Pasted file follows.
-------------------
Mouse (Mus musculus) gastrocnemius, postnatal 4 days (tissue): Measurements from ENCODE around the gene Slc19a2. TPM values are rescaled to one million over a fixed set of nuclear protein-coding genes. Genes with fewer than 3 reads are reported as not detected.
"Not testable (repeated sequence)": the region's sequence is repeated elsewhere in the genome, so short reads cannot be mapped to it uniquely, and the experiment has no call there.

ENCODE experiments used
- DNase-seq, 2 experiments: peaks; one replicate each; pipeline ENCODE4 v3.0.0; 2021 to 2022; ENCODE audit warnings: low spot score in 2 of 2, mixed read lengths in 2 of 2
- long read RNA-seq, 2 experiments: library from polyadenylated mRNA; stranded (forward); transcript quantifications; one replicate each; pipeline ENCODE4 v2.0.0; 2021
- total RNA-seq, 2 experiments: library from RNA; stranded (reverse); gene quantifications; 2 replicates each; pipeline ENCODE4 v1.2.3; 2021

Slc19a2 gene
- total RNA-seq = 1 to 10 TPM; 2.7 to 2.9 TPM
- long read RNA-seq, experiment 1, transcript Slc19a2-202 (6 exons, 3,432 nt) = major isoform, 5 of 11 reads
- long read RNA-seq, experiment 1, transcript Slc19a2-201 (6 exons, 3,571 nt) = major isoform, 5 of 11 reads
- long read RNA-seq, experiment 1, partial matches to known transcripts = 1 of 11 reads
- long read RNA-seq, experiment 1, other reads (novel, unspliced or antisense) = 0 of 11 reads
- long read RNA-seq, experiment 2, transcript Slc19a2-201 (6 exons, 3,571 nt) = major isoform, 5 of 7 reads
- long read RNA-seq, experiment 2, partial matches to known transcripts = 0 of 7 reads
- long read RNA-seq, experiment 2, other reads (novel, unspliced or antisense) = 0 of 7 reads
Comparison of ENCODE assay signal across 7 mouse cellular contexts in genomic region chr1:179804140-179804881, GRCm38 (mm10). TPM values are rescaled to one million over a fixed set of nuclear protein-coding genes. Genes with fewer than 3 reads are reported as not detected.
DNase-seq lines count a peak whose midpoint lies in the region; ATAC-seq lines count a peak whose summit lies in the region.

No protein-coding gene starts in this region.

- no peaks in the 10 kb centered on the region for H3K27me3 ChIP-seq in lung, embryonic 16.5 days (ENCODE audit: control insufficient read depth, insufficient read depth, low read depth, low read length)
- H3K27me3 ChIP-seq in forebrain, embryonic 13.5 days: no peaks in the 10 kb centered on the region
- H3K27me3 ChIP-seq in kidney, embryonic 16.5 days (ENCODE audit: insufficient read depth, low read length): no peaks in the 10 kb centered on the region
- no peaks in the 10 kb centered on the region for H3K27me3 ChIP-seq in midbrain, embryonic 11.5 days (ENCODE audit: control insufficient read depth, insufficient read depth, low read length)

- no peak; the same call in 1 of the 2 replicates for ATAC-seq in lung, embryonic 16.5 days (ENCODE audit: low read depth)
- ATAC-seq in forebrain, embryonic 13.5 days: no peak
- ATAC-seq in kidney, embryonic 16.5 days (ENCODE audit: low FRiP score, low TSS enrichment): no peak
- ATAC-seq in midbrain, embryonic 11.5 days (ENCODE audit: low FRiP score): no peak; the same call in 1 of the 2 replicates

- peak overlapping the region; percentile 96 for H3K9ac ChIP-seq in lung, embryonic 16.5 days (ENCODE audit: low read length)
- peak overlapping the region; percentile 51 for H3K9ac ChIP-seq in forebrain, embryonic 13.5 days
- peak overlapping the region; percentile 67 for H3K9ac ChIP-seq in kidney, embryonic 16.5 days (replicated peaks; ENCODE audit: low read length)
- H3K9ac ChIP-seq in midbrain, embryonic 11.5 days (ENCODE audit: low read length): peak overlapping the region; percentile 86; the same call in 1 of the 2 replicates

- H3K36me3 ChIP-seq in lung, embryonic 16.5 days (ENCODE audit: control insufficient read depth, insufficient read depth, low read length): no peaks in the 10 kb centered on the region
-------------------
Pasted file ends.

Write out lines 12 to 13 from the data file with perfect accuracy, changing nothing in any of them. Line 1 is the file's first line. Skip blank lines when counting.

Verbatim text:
- long read RNA-seq, experiment 1, other reads (novel, unspliced or antisense) = 0 of 11 reads
- long read RNA-seq, experiment 2, transcript Slc19a2-201 (6 exons, 3,571 nt) = major isoform, 5 of 7 reads